I have a three i2s DACs, and an JDS Labs ODAC USB DAC. All of the i2s DACs sound better than the USB DAC despite the i2s DACs each individually costing less than the ODAC. The USB DAC was noisy, so I bought the best isolated power supply available at the time (iFI-iUSB pwr supply). The $200 isolated supply did not help much, so possibly my laptop running jRiver software was the source of noisy reproduction. I switched to i2s DAC and Volumio on a RPi 3B. The sound is as good as any CD player I have ever heard. I only play loss-less (mostly FLAC) files. If you are playing MP3 files, your sound will NEVER be very good. My i2s DACs are a BB P5102A, a BB PCM5122, and a ESS9023 (BB = Burr-Brown=Texas Instruments). I would not say the three DACs sound exactly alike, but they are very close. My ears are probably too old to pick a winner, but I can easily hear distortion, frequency peaks and roll-offs, and lossy recordings that lack detail. I need to listen to all thre i2s DACs with headphones, because I find it easier to pick up nuances, with quality headphones. Soundstage does seem to be an issue with low priced DACs. “Vinyl” seems to do that better, but since most LP records were digital at some point in the reproduction process, I can’t blame Digital, so maybe it is a compromise in low end DACs. Someone suggested a pre-amp, as the cure, so I will try putting my Nelson Pass line stage after the DAC, and see if that imroves my soundstage. I am saying, I see no reason for an ESS9023 to sound bad, and it is certainly not a bad value for the sound it reproduces. I would keep the cables between the DAC and the amplifier as short as possible. Use a 3 Amp 5 Volt POWER SUPPLY (not a phone charger) for the Rpi, and if your DAC has its own power supply, linear is better. Also, do not use software volume reduction (software volume control). Set the software level at 100% and leave it there . Use the volume control in your amplifier, pre-amp, line stage, or stepped attenuator, instead.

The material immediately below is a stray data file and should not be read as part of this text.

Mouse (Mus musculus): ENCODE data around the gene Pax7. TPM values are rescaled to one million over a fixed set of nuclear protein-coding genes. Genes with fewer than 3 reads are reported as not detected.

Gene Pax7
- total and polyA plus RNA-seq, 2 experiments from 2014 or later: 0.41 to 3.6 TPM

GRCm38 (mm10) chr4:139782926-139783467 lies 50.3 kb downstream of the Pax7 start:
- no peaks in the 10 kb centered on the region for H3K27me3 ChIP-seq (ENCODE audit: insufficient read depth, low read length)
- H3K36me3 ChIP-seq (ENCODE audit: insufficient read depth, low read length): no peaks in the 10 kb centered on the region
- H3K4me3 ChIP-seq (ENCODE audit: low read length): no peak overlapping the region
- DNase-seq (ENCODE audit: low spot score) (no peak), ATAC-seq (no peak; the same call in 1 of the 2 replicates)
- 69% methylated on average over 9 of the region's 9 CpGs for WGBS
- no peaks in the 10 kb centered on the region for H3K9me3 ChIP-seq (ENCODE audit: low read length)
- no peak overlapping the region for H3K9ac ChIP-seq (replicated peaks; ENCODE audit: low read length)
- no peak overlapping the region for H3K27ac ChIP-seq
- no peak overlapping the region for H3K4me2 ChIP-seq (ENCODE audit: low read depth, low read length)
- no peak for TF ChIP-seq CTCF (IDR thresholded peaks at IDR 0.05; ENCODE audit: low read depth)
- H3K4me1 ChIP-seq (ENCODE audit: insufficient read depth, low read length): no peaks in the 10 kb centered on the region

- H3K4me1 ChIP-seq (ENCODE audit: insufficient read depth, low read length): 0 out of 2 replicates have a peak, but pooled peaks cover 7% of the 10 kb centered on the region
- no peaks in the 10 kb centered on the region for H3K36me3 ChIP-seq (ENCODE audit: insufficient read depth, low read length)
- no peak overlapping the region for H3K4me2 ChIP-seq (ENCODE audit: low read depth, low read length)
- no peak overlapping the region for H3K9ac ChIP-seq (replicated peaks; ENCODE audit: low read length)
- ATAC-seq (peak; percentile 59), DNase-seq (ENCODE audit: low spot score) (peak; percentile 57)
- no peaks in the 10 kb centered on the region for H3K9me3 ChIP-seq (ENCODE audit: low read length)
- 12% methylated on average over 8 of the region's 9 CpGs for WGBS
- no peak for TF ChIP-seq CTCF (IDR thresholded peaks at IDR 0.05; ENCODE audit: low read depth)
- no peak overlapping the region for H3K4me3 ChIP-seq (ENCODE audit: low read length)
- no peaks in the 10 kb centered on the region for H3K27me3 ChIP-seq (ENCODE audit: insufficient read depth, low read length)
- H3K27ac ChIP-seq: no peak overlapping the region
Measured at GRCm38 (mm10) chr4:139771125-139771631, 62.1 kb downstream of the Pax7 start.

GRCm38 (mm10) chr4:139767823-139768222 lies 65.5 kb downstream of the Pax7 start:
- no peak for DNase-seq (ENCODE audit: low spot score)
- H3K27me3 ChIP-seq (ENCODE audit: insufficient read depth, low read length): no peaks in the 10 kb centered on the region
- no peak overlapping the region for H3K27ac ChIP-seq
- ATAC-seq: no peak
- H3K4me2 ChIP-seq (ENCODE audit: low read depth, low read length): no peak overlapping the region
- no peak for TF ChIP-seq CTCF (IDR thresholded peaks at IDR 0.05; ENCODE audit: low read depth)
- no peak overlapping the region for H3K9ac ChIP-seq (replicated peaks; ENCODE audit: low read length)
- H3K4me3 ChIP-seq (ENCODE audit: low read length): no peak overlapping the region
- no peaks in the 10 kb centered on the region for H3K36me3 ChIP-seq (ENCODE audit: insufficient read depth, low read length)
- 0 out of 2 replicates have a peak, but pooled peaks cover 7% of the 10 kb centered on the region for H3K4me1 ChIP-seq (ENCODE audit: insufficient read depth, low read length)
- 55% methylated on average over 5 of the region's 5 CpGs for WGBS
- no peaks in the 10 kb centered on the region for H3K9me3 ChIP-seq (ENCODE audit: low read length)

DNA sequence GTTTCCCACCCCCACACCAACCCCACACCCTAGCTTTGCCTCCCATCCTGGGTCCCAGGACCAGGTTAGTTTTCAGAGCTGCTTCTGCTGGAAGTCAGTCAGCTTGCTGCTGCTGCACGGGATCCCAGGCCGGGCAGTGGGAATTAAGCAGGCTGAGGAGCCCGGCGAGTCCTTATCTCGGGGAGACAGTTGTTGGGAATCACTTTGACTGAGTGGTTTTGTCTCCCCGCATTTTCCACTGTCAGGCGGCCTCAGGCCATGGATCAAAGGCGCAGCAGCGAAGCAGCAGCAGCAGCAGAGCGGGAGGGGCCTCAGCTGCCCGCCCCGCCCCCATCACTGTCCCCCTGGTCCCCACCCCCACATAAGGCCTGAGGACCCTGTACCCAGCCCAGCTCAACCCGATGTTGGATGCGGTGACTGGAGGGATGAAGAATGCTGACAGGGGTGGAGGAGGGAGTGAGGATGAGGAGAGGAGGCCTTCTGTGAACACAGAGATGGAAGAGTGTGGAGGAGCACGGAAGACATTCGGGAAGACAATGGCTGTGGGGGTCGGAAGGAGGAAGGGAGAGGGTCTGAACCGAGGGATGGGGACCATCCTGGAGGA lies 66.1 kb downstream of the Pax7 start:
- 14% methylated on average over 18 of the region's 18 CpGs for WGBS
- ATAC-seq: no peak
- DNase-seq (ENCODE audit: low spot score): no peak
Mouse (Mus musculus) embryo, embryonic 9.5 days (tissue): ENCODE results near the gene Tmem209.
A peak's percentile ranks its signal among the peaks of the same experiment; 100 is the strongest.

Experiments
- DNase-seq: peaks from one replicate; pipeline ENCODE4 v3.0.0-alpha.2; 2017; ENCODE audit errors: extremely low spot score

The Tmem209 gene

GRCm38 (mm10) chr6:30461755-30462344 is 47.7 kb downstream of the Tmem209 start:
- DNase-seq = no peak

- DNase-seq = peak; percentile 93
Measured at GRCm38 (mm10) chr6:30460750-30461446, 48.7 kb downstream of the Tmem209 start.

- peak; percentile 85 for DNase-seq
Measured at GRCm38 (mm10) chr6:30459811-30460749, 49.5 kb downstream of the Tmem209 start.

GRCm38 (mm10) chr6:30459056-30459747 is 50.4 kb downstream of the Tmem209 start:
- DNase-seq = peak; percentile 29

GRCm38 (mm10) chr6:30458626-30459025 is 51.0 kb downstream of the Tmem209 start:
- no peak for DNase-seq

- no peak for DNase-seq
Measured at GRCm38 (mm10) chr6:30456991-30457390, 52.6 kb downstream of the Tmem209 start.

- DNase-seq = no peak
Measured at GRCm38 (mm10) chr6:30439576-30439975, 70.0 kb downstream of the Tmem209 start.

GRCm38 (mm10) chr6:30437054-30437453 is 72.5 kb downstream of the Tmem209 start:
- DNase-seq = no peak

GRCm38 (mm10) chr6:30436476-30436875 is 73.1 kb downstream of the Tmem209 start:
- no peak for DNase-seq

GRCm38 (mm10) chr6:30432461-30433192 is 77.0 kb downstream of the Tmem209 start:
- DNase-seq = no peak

I have an USB ES9023 DAC and it sounds so much better compared with the laptop. The price was around 35 EUR and I am very satisfied with it.


I think that your case is a case of jitter. If using the raspberry pi is your game then get Hifiberry Digi+ pro. This one has i2s out that has been reclocked with 2 crystals. Use the i2s out to bypass your USB on your ESS dac to go straight to the dac chip. This is what I’m doing. You could also use the spdif off course but if you already have a board that would accept i2s than that would be my advise.

After that I would start looking at the regulators on the power supply. And the output. Might be better to roll opamps or maybe go for a discrete opamp solution.

I myself am using a Burr Brown PCM1794 dac because I love current output dacs. This also might be why you don’t like the ESS over your CD player. current output dacs tend to have their own sound that’s different from voltage output dacs.

Ok I see now what device you are using. There is too much that is NOT going on in this device. I mean power is over USB which is not clean. Support circuitry is basic or non existent.
Sabre dacs can be good. But like all dacs, the (support) circuitry is what makes a dac good or bad. What makes Hifiberry and Allo (and alike) good is that they use fairly good power supplies. And they are designed to get the best out of a little package. But if you want to invest a little bit more and go for something out of the DIYINHK dacs stable or Twisted Pear options. Hell, there are some good boards out of China on eBay.
Something with i2s in. And use a HAT that has i2s out with reclocking circuitry like the Hifiberry Digi+ Pro. Put it in a box and you’ll be a happy camper.

The Allo Kali combo seems to have found a solution to the sync problem. I can only judge by the setup I’m using, from them (Piano2.1, Kali, reasonable PSU) which sounds awesome to my ears.

Not sure though, you can used it with the Sabre chip.